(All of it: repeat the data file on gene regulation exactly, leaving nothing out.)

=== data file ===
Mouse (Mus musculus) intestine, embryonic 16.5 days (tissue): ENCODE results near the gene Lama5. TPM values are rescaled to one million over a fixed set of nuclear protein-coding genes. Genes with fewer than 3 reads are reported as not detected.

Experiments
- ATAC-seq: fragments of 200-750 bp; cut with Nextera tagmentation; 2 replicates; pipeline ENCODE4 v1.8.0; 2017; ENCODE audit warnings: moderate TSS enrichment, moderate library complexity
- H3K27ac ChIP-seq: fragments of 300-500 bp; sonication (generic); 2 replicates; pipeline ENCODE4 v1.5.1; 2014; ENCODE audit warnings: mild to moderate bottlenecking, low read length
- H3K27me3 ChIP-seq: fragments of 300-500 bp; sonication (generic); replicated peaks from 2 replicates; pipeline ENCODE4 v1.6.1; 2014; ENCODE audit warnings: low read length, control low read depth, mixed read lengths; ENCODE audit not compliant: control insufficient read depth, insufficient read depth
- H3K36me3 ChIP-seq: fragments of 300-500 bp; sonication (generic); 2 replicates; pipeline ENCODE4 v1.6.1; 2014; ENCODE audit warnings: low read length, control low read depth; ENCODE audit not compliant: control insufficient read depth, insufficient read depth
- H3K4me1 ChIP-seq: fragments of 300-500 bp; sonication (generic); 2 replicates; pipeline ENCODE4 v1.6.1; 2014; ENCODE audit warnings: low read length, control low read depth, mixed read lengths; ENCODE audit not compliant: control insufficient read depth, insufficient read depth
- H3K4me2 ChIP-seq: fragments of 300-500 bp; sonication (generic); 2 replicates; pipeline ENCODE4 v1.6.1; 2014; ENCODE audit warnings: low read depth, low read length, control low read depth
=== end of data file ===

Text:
Mouse (Mus musculus) intestine, embryonic 16.5 days (tissue): ENCODE results near the gene Lama5. TPM values are rescaled to one million over a fixed set of nuclear protein-coding genes. Genes with fewer than 3 reads are reported as not detected.

Experiments
- ATAC-seq: fragments of 200-750 bp; cut with Nextera tagmentation; 2 replicates; pipeline ENCODE4 v1.8.0; 2017; ENCODE audit warnings: moderate TSS enrichment, moderate library complexity
- H3K27ac ChIP-seq: fragments of 300-500 bp; sonication (generic); 2 replicates; pipeline ENCODE4 v1.5.1; 2014; ENCODE audit warnings: mild to moderate bottlenecking, low read length
- H3K27me3 ChIP-seq: fragments of 300-500 bp; sonication (generic); replicated peaks from 2 replicates; pipeline ENCODE4 v1.6.1; 2014; ENCODE audit warnings: low read length, control low read depth, mixed read lengths; ENCODE audit not compliant: control insufficient read depth, insufficient read depth
- H3K36me3 ChIP-seq: fragments of 300-500 bp; sonication (generic); 2 replicates; pipeline ENCODE4 v1.6.1; 2014; ENCODE audit warnings: low read length, control low read depth; ENCODE audit not compliant: control insufficient read depth, insufficient read depth
- H3K4me1 ChIP-seq: fragments of 300-500 bp; sonication (generic); 2 replicates; pipeline ENCODE4 v1.6.1; 2014; ENCODE audit warnings: low read length, control low read depth, mixed read lengths; ENCODE audit not compliant: control insufficient read depth, insufficient read depth
- H3K4me2 ChIP-seq: fragments of 300-500 bp; sonication (generic); 2 replicates; pipeline ENCODE4 v1.6.1; 2014; ENCODE audit warnings: low read depth, low read length, control low read depth